Unless the -noauth option is used with openwin (see Changing the Default Authorization Protocol), both the user-based access control mechanism and the host-based access control mechanism are active. The server first checks the user-based mechanism, then the host-based mechanism. The default security configuration uses MIT-MAGIC-COOKIE-1 as the user-based mechanism, and an empty list for the host-based mechanism. Since the host-based list is empty, only the user-based mechanism is effectively active. Using the -noauth option instructs the server to inactivate the user-based access control mechanism and initializes the host-based list by adding the local host.
You can use either of two programs to change a server's access control mechanism: xhost and xauth. For more information, see the man pages under xhost and xauth. These programs access two binary files created by the authorization protocol. These files contain session-specific authorization data. One file is for server internal use only. The other file is located in the user's $HOME directory:
Use the xhost program to change the host-based access list in the server. You can add hosts to, or delete hosts from the access list. If you start with the default configuration–an empty host-based access list–and use xhost to add a machine name, you lower the level of security. The server allows access to the host you added, as well as to any user specifying the default authorization protocol. See Host-Based for an explanation of why the host-based access control mechanism is considered a lower level of security.
The xauth program accesses the authorization protocol data in the .Xauthority client file. You can extract this data from your .Xauthority file so that other users can merge the data into their .Xauthority file, thus allowing them access to your server, or to the server to which you connect.
See Allowing Access When Using MIT-MAGIC-COOKIE-1 for examples of how to use xhost and xauth.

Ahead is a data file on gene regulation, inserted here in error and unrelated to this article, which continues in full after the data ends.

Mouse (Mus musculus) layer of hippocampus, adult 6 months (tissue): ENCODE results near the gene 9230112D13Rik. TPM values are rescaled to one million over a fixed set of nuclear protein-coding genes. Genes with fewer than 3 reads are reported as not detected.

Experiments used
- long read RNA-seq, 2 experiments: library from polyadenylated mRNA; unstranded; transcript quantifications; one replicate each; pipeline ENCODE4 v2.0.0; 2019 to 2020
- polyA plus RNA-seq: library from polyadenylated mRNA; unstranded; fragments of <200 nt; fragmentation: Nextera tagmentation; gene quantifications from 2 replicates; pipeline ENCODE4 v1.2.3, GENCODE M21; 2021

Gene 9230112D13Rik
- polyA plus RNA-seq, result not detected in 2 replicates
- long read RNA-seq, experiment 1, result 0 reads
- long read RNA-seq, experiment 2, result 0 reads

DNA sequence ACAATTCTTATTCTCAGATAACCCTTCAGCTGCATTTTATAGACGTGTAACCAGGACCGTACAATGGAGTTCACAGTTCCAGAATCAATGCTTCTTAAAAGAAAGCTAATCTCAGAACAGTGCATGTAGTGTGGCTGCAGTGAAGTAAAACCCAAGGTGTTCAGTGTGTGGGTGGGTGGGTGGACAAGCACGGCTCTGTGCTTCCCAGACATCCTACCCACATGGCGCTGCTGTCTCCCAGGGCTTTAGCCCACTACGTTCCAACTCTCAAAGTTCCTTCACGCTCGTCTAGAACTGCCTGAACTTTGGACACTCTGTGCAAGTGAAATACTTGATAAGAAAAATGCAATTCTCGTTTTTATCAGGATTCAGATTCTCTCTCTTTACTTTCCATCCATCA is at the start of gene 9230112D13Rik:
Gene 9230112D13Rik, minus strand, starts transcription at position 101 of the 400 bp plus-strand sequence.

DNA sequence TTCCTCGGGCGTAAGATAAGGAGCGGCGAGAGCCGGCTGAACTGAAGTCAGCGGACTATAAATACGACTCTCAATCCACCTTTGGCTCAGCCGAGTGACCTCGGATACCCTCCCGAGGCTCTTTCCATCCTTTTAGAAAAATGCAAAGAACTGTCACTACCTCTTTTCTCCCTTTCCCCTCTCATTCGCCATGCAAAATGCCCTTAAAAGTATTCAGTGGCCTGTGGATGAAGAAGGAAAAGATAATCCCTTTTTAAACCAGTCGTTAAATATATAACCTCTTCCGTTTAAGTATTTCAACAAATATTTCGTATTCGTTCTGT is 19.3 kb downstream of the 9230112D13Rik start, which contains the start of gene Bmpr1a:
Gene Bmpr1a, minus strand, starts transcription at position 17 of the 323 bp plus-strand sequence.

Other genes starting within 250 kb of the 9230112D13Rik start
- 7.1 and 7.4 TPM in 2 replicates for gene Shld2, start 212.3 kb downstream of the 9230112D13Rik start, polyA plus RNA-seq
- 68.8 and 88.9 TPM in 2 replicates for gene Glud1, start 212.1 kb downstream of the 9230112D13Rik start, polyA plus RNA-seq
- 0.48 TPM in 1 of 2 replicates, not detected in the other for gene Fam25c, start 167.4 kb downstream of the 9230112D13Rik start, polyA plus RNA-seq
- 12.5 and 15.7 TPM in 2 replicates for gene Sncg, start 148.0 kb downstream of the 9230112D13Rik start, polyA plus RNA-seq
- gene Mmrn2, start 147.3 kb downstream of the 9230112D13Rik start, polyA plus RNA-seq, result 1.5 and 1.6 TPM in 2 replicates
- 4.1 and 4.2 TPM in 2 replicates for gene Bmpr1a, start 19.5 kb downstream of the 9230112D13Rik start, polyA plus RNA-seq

The client authority file is .Xauthority. It contains entries of the form:
By default, .Xauthority contains MIT-MAGIC-COOKIE-1 as the auth-protocol, and entries for the local display only as the connection-protocol and auth-data. For example, on host anyhost, the .Xauthority file may contain the following entries:
When the client starts up, an entry corresponding to the connection-protocol is read from .Xauthority, and the auth-protocol and auth-data are sent to the server as part of the connection packet. In the default configuration, xhost returns an empty host-based access list and states that the authorization is enabled.
If you have changed the authorization protocol from the default to SUN-DES-1, the entries in .Xauthority contain SUN-DES-1 as the auth-protocol and the netname of the user as the auth-data. The netname is in the following form:
For example, on host, anyhost the .Xauthority file may contain the following entries:
where unix.15339@EBB.Eng.Sun.COM is the machine-independent netname of the user.
myhost%$OPENWINHOME/bin/xauth nextract - anyhost:0 > $HOME/xauth.info
Note - Mailing the file containing your authorization information is a safer method than using rcp. If you do use rcp, do not place the file in a directory that is easily accessible by another user.
userhost%$OPENWINHOME/bin/xauth nmerge - <xauth.info
userhost% echo 'addmyhost:0SUN-DES-1 “unix.15339@EBB.Eng.Sun.COM”' | $OPENWINHOME/bin/xauth